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SLAVIC LITERATURES.

The Slavic Race and Languages; the Eastern and Western Stems; the Alphabets; the Old or Church Slavic Language; St. Cyril's Bible; the Pravda Russkaya; the Annals of Nestor.

THE SLAVIC RACE AND LANGUAGES.—The Slavic race, which belongs to the great Indo-European family of nations, probably first entered Europe from Asia, seven or eight centuries B.C. About the middle of the sixth century A.D. we find Slavic tribes crossing the Danube in great multitudes, and settling on both the banks of that river; from that time they frequently appear in the accounts of the Byzantine historians, under different appellations, mostly as involved in the wars of the two Roman empires; sometimes as allies, sometimes as conquerors, often as vassals, and oftener as emigrants and colonists, thrust out of their own countries by the pressing forward of the more warlike Teutonic tribes. In the latter half of the eleventh century the Slavic nations were already in possession of the whole extent of territory which they still occupy, from the Arctic Ocean on the north to the Black and Adriatic seas on the south, and from Kamtschatka and the Russian islands of the Pacific to the Baltic, and along the banks of the rivers Elbe, Muhr, and Ruab, again to the Adriatic. They are represented by early historians as having been a peaceful, industrious, hospitable people, obedient to their chiefs, and religious in their habits. Wherever they established themselves, they began to cultivate the earth, and to trade in the productions of the country. There are also early traces of their fondness for music and poetry.

The analogy between the Slavic and the Sanskrit languages indicates the Oriental origin of the Slavonians, which appears also from their mythology. The antithesis of a good and evil principle is met with among most of the Slavic tribes; and even at the present time, in some of their dialects, everything good and beautiful is to them synonymous with the purity of the white color; they call the good spirit the White God, and the evil spirit the Black God. We find also traces of their Oriental origin in the Slavic trinity, which is nearly allied to that of the Hindus. Other features of their mythology remind us of the sprightly and poetical imagination of the Greeks. Such is the life attributed to the inanimate objects of nature, rocks, brooks, and trees; such are also the supernatural beings dwelling in the woods and mountains, nymphs, naiads, and satyrs. Indeed, the Slavic languages, in their construction, richness, and precision, appear nearly related to the Greek and Latin, with which they have a common origin.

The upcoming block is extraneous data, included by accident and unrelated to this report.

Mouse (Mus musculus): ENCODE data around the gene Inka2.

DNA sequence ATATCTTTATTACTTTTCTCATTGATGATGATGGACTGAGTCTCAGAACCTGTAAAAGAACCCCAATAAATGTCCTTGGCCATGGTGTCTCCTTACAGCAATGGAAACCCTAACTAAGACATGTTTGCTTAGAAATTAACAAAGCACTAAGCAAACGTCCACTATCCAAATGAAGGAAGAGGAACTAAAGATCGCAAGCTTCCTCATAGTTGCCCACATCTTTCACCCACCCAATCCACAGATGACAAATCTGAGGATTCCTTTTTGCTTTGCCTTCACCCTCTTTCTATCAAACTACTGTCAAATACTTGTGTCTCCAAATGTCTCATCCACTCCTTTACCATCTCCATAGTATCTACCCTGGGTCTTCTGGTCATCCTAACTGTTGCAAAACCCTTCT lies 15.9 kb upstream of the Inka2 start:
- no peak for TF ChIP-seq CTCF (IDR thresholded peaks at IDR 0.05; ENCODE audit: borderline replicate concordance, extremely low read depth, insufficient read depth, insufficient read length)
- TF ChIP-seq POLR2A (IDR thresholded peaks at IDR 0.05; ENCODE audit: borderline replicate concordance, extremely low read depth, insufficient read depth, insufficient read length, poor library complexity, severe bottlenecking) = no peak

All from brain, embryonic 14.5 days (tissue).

Following the division of the Slavic nations into the eastern and western stems, their languages may he divided into two classes, the first containing the Russian and the Servian idioms, the second embracing the Bohemian and the Polish varieties. The Slavi of the Greek faith use the Cyrillic alphabet, so called from St. Cyril, its inventor, a Greek monk, who went from Constantinople (862 A.D.) to preach to them the gospel. It is founded on the Greek, with modifications and additions from Oriental sources. The Hieronymic alphabet, particularly used by the priests of Dalmatia and Croatia, is so called from the tradition which attributes it to St. Hieronymus. The Bohemians and Poles use the Roman alphabet, with a few alterations.

St. Cyril translated the Bible into the language called the Old or Church Slavic, and from the fact that this translation, made in the middle of the ninth century, is distinguished by great copiousness, and bears the stamp of uncommon perfection in its forms, it is evident that this language must have been flourishing long before that time. The celebrated “Pravda Russkaya,” a collection of the laws of Jaroslav (1035 A.D.), and the “Annals of Nestor,” of the thirteenth century, are the most remarkable monuments of the old Slavic language. This, however, has for centuries ceased to be a living tongue.